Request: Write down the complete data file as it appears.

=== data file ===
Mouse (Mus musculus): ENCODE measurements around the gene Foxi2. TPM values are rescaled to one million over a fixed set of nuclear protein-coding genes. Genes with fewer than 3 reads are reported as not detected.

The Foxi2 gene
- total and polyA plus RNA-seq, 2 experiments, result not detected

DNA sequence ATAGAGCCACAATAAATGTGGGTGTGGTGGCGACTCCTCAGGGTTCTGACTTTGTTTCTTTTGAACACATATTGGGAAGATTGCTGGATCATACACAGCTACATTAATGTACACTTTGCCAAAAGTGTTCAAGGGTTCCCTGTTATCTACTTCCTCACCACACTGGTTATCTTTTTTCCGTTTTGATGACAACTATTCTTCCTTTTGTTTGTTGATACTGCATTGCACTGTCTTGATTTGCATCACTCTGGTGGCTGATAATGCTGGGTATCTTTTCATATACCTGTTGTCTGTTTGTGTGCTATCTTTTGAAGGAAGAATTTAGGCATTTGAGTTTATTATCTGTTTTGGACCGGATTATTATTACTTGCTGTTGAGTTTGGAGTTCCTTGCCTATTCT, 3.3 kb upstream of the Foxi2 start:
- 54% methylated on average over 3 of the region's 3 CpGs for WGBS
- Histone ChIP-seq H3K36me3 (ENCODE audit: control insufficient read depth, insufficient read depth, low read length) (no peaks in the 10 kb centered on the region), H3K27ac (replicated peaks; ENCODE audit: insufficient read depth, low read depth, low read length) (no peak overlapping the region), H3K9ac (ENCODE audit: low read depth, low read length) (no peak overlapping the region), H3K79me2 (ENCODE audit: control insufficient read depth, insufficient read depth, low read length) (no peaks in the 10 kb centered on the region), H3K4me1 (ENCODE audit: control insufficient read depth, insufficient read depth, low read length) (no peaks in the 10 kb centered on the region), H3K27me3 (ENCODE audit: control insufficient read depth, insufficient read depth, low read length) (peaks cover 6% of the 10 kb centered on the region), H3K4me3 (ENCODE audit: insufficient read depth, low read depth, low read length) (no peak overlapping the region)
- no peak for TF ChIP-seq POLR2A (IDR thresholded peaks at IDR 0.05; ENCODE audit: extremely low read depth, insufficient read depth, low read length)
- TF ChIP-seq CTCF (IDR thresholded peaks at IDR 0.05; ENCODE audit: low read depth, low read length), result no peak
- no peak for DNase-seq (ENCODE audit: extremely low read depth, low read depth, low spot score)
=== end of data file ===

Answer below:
Mouse (Mus musculus): ENCODE measurements around the gene Foxi2. TPM values are rescaled to one million over a fixed set of nuclear protein-coding genes. Genes with fewer than 3 reads are reported as not detected.

The Foxi2 gene
- total and polyA plus RNA-seq, 2 experiments, result not detected

DNA sequence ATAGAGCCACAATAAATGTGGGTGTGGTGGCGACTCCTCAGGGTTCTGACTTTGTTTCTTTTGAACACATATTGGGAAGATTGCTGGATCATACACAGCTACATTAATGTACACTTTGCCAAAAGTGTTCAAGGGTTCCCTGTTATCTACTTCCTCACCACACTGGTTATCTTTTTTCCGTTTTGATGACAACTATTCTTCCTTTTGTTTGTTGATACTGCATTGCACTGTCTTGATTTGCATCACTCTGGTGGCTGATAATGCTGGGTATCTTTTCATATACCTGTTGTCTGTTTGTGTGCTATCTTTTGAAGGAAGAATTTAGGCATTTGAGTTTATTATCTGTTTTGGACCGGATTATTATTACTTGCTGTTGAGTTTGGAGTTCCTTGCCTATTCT, 3.3 kb upstream of the Foxi2 start:
- 54% methylated on average over 3 of the region's 3 CpGs for WGBS
- Histone ChIP-seq H3K36me3 (ENCODE audit: control insufficient read depth, insufficient read depth, low read length) (no peaks in the 10 kb centered on the region), H3K27ac (replicated peaks; ENCODE audit: insufficient read depth, low read depth, low read length) (no peak overlapping the region), H3K9ac (ENCODE audit: low read depth, low read length) (no peak overlapping the region), H3K79me2 (ENCODE audit: control insufficient read depth, insufficient read depth, low read length) (no peaks in the 10 kb centered on the region), H3K4me1 (ENCODE audit: control insufficient read depth, insufficient read depth, low read length) (no peaks in the 10 kb centered on the region), H3K27me3 (ENCODE audit: control insufficient read depth, insufficient read depth, low read length) (peaks cover 6% of the 10 kb centered on the region), H3K4me3 (ENCODE audit: insufficient read depth, low read depth, low read length) (no peak overlapping the region)
- no peak for TF ChIP-seq POLR2A (IDR thresholded peaks at IDR 0.05; ENCODE audit: extremely low read depth, insufficient read depth, low read length)
- TF ChIP-seq CTCF (IDR thresholded peaks at IDR 0.05; ENCODE audit: low read depth, low read length), result no peak
- no peak for DNase-seq (ENCODE audit: extremely low read depth, low read depth, low spot score)